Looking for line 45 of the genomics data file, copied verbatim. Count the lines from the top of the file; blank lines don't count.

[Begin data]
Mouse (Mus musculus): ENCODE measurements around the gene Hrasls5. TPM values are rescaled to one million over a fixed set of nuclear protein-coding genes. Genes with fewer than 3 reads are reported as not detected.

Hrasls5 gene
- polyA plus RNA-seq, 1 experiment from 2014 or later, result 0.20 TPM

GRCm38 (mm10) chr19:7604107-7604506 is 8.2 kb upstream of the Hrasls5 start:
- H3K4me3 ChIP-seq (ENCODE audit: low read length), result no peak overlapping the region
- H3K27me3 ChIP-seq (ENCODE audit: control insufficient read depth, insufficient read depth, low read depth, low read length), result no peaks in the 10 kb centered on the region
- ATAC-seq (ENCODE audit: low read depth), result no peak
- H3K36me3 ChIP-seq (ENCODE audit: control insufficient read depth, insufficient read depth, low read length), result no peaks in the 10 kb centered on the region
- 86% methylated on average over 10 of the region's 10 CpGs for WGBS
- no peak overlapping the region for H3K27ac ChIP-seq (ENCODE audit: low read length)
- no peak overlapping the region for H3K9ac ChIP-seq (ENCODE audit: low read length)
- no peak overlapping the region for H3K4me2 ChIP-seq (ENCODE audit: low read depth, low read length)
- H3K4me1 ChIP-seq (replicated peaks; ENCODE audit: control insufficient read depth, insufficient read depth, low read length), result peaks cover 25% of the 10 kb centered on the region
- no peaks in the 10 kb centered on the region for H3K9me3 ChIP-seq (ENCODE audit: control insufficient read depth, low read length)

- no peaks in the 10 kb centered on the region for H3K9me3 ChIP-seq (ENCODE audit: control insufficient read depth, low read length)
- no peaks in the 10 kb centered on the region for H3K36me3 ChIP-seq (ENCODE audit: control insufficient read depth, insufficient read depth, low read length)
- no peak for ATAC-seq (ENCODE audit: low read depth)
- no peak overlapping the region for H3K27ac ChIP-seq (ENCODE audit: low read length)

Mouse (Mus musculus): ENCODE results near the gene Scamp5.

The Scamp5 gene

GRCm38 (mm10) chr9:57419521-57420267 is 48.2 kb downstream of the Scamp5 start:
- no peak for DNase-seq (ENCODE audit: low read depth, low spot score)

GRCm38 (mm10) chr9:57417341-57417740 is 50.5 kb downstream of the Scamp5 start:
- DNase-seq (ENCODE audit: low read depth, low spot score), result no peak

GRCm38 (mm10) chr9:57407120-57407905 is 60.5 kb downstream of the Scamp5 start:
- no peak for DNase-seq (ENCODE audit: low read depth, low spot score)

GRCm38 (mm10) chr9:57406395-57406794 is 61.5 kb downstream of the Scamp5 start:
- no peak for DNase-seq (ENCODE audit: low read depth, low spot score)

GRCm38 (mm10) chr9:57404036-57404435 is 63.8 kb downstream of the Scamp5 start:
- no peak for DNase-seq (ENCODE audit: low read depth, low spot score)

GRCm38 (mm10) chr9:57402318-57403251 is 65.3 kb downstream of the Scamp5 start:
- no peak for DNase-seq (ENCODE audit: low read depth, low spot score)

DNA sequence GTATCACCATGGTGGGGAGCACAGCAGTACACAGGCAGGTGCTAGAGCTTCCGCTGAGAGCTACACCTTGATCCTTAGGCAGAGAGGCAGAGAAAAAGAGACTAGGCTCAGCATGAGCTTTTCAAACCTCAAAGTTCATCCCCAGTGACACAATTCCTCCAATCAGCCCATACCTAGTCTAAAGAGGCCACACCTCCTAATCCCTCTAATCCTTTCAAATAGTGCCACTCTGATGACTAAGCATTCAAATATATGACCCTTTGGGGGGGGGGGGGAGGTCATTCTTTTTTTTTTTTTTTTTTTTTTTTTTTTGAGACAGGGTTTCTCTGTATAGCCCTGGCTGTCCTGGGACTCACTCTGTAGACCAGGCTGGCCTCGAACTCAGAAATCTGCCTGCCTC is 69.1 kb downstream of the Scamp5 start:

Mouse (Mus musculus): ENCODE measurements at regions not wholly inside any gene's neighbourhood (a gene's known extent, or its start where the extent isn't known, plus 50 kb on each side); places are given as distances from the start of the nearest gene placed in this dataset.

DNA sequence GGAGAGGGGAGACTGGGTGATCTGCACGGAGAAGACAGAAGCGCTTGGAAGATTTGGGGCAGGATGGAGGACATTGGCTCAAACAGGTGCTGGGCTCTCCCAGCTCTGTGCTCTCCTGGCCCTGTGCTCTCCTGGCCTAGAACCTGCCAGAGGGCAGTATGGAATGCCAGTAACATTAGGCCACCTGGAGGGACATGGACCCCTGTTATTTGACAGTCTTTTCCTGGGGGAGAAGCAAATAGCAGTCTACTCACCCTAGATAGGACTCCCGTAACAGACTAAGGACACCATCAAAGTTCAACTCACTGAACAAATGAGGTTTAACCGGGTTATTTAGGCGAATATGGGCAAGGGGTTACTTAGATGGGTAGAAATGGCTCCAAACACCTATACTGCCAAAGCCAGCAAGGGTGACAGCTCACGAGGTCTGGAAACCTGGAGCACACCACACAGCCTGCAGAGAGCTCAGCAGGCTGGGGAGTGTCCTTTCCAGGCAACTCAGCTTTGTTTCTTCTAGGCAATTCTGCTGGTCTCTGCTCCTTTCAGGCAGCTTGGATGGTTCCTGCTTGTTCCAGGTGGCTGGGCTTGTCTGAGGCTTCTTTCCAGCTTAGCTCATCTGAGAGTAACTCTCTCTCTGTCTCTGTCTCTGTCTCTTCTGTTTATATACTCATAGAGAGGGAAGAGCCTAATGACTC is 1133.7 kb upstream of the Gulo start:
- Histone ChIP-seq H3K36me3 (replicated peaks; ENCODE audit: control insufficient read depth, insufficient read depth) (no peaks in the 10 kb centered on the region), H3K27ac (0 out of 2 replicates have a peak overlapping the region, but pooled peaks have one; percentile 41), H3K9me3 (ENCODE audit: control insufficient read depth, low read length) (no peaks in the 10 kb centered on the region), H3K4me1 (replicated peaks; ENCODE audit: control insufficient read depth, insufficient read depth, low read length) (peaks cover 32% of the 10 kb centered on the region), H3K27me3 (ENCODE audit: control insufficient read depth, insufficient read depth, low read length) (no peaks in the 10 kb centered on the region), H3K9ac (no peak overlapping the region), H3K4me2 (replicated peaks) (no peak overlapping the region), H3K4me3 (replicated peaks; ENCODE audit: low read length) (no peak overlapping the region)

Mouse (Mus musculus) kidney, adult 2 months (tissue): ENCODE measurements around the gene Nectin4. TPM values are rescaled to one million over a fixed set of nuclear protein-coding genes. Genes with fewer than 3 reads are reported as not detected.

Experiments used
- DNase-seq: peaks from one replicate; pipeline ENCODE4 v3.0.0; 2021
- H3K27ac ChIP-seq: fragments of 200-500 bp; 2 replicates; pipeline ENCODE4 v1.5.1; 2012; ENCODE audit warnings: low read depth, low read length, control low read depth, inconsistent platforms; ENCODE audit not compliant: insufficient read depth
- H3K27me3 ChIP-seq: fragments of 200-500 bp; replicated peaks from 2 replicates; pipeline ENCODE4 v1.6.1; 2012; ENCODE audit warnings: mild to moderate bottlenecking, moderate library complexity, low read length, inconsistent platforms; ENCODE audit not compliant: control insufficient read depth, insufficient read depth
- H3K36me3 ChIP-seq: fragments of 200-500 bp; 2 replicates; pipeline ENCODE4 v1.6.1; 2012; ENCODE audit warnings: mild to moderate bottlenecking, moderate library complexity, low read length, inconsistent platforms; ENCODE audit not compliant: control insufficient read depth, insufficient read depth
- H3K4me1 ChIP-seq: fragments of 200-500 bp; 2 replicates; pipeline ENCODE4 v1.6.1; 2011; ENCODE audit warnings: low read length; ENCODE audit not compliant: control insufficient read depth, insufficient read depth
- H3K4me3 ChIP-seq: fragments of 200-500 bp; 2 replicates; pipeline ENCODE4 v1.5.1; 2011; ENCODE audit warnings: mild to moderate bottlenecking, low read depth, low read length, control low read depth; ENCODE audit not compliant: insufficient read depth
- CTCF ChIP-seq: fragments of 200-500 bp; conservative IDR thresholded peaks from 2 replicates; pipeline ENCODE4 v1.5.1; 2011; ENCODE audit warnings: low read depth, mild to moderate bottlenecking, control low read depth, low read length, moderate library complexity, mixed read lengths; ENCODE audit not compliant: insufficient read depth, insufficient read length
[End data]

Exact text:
- CTCF ChIP-seq: fragments of 200-500 bp; conservative IDR thresholded peaks from 2 replicates; pipeline ENCODE4 v1.5.1; 2011; ENCODE audit warnings: low read depth, mild to moderate bottlenecking, control low read depth, low read length, moderate library complexity, mixed read lengths; ENCODE audit not compliant: insufficient read depth, insufficient read length